• Will your income really be worth it?
  • Will it increase your husband's tax burden?

Are you giving your best to your family and/or your employer? Former premier of Israel Golda Meir said that a working mother is torn apart--when in the office she's thinking of all she didn't get done at home, and when at home she's thinking of all she didn't get done at the office.

Would your husband be able to do a better job at work if you were doing a better job at home? What are your real motives for wanting to work? Could it be social pressure, boredom, acquisitiveness, pride, and unwillingness to do humble things? Are you trying to prove something?

I know some mothers of young children who in the face of genuine economic necessity have asked God to show them work they can do at home. Then they've gone to the library and read about businesses that can be engaged in at home, or they've been given an "original" idea. It's amazing to hear the answers God has given. "Your heavenly Father knows that you have need of all these things."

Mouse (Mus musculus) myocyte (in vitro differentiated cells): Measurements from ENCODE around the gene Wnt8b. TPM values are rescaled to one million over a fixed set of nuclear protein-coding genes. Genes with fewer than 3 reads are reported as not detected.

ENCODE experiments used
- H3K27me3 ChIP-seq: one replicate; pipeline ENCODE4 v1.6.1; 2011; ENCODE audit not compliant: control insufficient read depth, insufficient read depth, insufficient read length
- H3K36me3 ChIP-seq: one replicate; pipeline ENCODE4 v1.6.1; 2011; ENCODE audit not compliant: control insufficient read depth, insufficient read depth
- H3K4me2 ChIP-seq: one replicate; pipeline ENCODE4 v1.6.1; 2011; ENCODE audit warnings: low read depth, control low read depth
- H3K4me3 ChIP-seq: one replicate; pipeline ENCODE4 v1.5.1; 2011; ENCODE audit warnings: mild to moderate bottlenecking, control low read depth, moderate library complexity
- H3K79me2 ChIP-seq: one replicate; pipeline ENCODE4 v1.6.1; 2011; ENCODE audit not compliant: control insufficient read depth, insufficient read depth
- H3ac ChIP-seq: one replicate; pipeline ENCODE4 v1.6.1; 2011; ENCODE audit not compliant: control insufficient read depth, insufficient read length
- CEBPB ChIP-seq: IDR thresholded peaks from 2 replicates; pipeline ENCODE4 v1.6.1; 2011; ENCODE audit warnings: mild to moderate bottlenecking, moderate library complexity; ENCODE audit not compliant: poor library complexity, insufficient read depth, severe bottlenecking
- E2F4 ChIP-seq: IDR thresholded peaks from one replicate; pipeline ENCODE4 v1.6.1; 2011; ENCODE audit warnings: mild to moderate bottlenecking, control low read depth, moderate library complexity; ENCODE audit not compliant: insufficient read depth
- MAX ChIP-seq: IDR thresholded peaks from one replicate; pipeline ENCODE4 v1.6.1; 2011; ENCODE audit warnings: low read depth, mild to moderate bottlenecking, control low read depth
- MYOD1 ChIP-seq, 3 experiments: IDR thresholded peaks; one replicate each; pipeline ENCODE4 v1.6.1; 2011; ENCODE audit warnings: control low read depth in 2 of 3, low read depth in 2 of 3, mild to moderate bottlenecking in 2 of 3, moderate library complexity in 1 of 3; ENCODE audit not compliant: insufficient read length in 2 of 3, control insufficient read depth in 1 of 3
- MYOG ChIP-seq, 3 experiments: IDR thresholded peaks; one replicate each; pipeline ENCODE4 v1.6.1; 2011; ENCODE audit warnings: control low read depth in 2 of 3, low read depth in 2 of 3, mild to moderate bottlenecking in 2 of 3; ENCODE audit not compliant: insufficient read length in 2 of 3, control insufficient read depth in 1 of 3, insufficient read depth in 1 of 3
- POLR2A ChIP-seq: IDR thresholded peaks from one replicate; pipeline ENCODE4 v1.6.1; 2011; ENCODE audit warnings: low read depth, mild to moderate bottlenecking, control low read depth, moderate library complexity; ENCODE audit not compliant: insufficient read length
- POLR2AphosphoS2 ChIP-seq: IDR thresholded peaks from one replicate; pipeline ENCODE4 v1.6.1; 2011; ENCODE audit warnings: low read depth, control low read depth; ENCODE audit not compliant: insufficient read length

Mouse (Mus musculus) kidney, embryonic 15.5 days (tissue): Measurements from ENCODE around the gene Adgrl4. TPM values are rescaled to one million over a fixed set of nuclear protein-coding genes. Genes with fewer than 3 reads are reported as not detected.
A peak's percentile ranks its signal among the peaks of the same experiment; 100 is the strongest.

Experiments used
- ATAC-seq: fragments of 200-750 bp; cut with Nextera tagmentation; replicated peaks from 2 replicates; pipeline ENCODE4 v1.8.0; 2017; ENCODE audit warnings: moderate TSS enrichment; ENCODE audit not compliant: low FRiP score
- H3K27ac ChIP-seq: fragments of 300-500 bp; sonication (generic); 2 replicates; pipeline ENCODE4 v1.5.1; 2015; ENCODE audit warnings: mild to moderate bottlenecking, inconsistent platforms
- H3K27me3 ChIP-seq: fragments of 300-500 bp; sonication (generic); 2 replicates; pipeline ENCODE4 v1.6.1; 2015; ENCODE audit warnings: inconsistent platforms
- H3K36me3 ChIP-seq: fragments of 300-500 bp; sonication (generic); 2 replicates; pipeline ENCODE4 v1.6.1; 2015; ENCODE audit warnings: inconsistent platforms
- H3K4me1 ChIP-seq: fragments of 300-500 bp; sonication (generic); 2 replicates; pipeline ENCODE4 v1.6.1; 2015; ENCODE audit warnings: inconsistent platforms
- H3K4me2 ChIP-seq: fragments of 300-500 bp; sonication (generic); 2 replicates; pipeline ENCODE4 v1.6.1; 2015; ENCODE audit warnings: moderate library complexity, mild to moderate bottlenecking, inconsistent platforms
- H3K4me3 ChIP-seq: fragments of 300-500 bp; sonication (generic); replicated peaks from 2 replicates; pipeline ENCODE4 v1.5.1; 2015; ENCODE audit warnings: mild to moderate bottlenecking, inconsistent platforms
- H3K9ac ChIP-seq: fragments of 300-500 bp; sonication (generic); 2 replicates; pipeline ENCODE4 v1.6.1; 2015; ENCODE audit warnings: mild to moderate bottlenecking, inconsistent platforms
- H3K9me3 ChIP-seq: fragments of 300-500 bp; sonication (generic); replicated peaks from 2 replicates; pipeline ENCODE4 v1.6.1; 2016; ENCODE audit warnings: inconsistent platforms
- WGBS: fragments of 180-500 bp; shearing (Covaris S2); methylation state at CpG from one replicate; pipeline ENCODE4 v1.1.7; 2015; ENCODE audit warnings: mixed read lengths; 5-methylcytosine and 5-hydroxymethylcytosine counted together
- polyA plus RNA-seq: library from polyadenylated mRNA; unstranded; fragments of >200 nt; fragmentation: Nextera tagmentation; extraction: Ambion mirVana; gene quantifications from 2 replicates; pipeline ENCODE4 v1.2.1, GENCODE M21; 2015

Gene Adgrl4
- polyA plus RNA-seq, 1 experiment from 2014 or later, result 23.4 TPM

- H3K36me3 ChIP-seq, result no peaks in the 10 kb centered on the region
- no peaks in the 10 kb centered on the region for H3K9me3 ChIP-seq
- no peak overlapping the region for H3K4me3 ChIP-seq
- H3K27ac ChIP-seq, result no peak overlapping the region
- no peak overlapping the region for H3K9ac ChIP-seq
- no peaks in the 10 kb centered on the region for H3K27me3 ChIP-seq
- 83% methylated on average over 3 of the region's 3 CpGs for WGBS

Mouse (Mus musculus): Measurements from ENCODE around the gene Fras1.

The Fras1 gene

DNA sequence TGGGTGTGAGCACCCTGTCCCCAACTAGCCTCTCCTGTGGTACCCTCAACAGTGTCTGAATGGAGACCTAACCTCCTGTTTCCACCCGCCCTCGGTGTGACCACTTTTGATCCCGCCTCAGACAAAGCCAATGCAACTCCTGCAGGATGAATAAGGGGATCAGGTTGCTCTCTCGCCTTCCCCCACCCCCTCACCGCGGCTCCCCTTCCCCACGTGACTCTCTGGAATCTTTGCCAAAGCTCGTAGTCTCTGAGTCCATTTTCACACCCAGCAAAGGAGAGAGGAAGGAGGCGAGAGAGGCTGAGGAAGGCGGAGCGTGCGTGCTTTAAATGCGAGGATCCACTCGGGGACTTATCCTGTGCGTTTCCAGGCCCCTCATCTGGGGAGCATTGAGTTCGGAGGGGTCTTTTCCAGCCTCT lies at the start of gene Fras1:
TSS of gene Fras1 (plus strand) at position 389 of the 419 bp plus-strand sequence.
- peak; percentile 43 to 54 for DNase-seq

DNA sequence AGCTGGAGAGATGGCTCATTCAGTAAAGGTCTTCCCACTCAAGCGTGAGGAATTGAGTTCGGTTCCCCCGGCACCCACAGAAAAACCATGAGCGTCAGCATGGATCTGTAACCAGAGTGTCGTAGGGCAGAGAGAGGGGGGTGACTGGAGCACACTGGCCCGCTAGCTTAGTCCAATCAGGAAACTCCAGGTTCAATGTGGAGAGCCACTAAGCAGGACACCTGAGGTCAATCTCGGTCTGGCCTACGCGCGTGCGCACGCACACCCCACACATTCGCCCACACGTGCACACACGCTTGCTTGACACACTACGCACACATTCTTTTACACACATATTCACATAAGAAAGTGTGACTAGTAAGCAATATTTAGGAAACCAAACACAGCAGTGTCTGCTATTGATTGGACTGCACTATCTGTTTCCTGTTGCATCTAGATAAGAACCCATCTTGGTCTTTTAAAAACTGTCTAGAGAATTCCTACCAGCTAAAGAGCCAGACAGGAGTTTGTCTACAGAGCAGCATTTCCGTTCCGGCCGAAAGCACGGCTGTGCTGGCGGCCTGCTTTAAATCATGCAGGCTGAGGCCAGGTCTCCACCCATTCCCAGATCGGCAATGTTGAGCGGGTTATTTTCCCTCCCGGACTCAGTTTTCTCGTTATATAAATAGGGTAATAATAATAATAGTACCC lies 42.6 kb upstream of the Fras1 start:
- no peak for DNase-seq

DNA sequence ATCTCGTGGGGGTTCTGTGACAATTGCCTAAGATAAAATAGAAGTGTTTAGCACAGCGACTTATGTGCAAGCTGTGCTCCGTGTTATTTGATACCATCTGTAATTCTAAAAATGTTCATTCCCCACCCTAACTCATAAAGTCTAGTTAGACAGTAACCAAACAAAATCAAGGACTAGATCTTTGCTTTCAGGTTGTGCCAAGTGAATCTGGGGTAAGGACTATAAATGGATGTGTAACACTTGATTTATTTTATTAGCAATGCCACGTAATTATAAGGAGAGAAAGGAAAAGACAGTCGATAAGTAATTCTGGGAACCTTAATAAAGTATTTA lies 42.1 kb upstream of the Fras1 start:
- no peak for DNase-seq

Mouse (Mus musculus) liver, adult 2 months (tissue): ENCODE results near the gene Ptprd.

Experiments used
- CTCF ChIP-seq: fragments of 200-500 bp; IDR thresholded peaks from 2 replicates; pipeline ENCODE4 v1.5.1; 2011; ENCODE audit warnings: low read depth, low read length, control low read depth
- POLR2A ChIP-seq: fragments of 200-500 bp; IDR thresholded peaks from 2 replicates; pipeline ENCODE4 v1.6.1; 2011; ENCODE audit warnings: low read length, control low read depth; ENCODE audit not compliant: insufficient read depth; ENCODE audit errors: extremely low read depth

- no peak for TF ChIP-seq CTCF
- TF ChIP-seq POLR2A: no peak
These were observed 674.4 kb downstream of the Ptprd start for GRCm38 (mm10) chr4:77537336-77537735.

Monday, December 8, 2008

The Lord Glorified in Troubles

WHATEVER thy grief or trouble be, take every drop in thy cup from the hand of Almighty God. He with whom "the hairs of thy head are all numbered," knoweth every throb of thy brow, each hardly drawn breath, each shoot of pain, each beating of the fevered pulse, each sinking of the aching heart. Receive, then, what are trials to thee, not in the main only, but one by one, from His all-loving hands; thank His love for each; unite each with the sufferings of thy Redeemer; pray that He will thereby hallow them to thee. Thou wilt not know now what He thereby will work in thee; yet, day by day, shalt thou receive the impress of the likeness of the ever-blessed Son, and in thee, too, while thou knowest it not, God shall be glorified.